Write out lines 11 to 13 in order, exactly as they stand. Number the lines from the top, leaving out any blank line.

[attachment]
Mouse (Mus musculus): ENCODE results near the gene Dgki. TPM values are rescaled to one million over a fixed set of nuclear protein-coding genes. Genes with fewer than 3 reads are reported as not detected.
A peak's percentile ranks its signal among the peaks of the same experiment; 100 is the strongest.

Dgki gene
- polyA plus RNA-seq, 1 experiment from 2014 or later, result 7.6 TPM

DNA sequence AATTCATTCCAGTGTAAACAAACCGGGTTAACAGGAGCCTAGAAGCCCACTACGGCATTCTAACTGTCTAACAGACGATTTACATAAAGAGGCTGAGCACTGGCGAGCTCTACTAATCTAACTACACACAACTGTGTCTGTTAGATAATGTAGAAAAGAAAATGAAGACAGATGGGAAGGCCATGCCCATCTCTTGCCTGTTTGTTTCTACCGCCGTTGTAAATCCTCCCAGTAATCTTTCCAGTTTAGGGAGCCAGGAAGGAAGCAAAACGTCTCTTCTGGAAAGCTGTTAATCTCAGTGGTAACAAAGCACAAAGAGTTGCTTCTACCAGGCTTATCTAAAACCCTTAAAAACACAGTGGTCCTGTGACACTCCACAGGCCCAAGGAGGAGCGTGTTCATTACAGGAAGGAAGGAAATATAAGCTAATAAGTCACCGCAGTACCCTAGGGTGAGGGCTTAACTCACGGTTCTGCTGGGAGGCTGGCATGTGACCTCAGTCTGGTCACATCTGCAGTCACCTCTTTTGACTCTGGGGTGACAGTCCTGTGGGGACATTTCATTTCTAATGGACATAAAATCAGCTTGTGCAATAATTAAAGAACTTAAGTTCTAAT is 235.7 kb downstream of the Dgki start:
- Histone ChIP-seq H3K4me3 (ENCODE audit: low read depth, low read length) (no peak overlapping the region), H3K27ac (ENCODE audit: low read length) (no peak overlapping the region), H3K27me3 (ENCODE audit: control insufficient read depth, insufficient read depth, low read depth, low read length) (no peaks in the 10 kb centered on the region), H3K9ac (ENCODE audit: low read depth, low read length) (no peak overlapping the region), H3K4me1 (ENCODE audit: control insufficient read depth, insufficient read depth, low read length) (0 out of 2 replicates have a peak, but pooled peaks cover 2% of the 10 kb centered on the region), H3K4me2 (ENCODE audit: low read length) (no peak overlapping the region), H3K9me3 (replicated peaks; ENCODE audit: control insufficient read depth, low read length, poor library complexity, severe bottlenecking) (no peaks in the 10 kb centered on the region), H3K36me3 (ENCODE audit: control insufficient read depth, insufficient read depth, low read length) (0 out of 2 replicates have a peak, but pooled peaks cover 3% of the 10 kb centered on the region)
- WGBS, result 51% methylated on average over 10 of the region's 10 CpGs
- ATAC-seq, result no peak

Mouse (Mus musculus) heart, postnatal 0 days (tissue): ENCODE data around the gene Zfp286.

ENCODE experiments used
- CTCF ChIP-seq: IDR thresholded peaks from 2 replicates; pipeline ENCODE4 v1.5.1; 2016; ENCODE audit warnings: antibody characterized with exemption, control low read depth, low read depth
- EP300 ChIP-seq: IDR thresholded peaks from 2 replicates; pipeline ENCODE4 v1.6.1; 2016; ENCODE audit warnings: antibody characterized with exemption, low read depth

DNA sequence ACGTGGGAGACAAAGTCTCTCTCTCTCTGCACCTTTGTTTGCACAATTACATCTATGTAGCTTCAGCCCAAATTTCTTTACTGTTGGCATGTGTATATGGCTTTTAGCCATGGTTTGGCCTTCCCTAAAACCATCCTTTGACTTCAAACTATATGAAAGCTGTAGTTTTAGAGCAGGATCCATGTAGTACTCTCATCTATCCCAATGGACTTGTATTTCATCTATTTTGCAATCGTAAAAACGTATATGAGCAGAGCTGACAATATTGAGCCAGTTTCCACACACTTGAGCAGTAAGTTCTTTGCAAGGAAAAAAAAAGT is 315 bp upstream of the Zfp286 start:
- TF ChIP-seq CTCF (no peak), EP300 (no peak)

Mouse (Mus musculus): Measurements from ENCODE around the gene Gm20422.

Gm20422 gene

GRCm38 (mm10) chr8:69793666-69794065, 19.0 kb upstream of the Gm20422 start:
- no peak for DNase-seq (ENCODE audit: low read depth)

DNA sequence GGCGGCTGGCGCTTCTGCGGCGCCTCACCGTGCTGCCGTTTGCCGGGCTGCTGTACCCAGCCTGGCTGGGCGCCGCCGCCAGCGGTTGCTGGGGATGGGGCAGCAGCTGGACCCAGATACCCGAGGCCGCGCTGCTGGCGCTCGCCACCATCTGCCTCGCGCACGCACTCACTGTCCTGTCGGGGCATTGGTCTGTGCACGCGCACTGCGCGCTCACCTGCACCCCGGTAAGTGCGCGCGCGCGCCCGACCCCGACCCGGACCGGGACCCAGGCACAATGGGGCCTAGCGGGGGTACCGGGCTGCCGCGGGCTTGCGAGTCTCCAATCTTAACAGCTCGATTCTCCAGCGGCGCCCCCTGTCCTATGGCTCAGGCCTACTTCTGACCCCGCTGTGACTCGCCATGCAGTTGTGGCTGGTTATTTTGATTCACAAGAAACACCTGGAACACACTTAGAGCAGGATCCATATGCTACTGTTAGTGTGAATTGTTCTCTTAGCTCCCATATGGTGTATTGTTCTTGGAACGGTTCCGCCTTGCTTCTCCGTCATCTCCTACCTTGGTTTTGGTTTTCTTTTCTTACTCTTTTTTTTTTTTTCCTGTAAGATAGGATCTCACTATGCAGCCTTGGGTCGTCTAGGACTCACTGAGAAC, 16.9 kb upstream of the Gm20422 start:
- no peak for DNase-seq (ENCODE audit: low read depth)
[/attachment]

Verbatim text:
- CTCF ChIP-seq: IDR thresholded peaks from 2 replicates; pipeline ENCODE4 v1.5.1; 2016; ENCODE audit warnings: antibody characterized with exemption, control low read depth, low read depth
- EP300 ChIP-seq: IDR thresholded peaks from 2 replicates; pipeline ENCODE4 v1.6.1; 2016; ENCODE audit warnings: antibody characterized with exemption, low read depth

DNA sequence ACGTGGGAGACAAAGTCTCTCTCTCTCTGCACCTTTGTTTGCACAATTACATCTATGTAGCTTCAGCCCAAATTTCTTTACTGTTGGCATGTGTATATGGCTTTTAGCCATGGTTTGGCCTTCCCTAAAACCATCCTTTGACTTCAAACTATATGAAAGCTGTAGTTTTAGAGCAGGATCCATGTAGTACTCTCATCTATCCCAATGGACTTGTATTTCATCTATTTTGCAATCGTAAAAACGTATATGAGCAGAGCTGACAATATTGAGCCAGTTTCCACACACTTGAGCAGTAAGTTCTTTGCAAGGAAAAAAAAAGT is 315 bp upstream of the Zfp286 start: